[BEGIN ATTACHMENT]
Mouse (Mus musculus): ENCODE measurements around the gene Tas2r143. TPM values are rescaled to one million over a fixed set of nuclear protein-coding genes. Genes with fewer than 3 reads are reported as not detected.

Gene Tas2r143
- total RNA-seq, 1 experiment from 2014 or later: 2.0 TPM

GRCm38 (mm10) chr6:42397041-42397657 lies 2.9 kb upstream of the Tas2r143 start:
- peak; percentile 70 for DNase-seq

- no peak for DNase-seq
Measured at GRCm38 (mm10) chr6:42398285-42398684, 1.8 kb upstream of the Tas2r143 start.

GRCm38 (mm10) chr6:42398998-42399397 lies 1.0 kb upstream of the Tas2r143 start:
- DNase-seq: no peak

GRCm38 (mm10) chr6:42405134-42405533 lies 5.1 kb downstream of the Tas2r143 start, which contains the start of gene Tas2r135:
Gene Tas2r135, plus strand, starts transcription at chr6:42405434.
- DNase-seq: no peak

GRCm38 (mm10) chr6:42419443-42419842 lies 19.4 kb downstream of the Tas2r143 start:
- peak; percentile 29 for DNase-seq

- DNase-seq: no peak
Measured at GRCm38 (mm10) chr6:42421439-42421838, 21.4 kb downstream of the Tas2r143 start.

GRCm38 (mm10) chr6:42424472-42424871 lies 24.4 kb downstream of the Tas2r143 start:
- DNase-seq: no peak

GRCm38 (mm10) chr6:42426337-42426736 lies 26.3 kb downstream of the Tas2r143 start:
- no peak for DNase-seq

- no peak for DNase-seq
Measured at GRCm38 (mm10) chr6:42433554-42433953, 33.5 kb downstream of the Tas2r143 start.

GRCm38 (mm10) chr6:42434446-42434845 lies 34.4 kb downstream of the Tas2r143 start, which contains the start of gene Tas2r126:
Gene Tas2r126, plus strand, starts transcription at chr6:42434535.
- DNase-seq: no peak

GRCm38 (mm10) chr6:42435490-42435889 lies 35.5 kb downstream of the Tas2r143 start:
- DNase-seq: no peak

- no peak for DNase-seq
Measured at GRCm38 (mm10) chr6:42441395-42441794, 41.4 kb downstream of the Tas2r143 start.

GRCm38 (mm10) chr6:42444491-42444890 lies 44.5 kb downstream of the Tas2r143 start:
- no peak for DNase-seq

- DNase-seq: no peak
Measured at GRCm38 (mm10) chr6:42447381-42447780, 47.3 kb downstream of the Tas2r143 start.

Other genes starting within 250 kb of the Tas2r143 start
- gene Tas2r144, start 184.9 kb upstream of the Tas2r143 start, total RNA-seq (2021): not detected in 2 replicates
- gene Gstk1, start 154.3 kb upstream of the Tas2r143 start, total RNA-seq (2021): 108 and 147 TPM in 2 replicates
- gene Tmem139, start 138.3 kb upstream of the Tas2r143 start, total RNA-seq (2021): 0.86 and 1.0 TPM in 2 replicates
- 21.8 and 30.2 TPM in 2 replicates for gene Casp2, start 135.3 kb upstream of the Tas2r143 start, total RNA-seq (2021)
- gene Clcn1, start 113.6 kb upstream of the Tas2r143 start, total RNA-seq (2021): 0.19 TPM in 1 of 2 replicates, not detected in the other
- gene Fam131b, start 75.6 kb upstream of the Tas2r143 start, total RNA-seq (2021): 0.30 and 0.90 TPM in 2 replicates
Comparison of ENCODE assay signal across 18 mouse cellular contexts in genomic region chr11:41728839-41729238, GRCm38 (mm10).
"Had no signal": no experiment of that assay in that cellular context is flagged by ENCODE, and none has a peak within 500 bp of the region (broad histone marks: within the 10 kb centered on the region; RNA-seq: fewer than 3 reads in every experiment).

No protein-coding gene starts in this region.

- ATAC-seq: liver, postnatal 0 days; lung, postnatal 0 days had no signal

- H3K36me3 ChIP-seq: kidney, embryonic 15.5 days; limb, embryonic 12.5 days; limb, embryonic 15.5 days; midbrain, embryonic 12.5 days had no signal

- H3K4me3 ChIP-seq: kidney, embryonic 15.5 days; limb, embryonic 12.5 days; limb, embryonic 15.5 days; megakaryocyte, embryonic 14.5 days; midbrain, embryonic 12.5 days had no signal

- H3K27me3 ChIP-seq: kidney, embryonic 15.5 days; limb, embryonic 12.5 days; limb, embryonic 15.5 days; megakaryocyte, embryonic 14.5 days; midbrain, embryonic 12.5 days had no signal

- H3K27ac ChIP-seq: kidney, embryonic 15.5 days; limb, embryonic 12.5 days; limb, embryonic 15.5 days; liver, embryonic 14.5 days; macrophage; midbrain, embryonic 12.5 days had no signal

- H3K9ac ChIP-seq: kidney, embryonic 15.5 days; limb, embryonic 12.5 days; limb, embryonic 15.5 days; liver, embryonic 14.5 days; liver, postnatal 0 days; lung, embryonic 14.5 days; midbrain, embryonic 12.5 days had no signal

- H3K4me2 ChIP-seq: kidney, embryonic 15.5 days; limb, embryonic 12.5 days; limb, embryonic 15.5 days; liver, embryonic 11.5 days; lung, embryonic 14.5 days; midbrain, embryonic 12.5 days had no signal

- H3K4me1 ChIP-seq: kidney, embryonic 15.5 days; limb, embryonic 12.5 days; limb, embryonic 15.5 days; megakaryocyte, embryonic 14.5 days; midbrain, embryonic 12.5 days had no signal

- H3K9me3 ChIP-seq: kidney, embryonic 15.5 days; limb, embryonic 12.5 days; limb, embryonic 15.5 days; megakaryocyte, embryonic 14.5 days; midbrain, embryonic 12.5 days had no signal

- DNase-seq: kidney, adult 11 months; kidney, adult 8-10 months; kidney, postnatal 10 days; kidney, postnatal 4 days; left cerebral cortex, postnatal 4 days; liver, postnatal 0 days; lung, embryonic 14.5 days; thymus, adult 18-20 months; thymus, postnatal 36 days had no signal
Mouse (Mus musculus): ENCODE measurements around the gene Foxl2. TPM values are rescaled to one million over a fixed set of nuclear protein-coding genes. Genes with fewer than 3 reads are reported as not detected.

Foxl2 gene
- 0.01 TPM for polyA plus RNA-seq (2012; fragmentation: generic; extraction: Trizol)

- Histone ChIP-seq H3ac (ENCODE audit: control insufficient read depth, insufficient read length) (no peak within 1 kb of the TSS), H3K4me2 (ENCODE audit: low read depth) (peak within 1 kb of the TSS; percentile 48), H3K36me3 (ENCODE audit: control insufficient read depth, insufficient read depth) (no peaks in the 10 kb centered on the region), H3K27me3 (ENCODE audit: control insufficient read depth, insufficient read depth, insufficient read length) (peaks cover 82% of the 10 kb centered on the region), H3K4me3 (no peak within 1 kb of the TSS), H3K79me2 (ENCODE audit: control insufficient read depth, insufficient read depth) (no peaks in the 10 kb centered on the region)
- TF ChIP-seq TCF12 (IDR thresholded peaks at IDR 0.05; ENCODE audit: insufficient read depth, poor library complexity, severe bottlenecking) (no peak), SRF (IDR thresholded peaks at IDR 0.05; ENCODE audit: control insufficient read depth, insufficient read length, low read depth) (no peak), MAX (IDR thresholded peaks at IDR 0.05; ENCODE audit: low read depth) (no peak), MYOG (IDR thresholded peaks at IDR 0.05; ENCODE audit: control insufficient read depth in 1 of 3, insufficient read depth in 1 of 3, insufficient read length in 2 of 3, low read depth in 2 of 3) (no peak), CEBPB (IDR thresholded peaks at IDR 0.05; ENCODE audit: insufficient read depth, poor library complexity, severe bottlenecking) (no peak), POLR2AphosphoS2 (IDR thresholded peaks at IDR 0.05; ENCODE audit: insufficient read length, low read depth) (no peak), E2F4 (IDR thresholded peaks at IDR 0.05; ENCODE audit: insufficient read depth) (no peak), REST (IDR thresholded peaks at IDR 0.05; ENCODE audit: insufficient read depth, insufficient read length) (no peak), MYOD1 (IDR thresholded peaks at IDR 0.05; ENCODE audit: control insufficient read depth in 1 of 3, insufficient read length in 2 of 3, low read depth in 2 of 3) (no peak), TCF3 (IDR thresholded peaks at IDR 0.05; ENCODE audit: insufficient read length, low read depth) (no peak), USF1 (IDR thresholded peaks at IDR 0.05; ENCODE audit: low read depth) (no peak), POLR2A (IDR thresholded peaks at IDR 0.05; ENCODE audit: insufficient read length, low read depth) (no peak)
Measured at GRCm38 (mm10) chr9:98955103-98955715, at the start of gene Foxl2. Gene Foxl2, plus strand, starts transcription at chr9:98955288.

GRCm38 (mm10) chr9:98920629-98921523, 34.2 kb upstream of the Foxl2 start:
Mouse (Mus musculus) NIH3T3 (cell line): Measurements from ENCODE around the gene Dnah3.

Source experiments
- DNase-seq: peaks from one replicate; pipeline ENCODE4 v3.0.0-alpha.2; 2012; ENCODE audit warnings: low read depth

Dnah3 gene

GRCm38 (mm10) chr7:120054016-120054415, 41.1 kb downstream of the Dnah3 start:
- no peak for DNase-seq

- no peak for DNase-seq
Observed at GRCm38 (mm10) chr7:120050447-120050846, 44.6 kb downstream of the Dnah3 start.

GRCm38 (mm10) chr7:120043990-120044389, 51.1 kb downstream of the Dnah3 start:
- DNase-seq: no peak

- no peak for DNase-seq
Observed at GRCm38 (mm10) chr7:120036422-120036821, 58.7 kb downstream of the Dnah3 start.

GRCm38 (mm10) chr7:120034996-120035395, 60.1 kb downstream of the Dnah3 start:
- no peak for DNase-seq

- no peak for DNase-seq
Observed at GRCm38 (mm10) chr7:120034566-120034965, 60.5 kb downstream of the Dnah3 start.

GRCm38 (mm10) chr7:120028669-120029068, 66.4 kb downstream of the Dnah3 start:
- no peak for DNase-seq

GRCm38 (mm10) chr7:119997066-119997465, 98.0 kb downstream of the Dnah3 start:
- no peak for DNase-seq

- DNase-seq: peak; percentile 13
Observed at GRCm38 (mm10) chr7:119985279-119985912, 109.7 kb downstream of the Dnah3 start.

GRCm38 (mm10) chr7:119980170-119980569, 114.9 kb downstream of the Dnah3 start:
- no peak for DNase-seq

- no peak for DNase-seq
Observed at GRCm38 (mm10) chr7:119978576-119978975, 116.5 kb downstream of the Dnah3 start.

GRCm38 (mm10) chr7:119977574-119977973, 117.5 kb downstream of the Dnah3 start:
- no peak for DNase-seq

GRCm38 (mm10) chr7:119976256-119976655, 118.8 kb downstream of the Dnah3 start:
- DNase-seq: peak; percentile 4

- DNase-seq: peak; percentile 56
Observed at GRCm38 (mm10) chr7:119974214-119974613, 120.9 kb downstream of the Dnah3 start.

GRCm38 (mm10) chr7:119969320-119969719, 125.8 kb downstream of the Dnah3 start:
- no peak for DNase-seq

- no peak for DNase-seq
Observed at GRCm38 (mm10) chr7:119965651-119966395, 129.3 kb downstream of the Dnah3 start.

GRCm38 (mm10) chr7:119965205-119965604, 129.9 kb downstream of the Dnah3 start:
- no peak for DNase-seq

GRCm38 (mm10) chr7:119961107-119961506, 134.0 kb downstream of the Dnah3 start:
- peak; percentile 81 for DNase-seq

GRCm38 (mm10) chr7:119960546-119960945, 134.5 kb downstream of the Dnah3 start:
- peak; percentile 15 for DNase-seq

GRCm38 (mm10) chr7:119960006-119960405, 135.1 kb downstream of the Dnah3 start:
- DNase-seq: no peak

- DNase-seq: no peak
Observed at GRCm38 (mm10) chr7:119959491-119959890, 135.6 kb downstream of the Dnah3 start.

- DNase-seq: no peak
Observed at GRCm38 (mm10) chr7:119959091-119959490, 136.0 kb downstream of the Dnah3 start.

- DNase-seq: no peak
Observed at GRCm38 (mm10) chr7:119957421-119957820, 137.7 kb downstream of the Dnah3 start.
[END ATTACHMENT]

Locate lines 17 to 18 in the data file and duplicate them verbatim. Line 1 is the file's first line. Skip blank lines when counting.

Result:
GRCm38 (mm10) chr6:42424472-42424871 lies 24.4 kb downstream of the Tas2r143 start:
- DNase-seq: no peak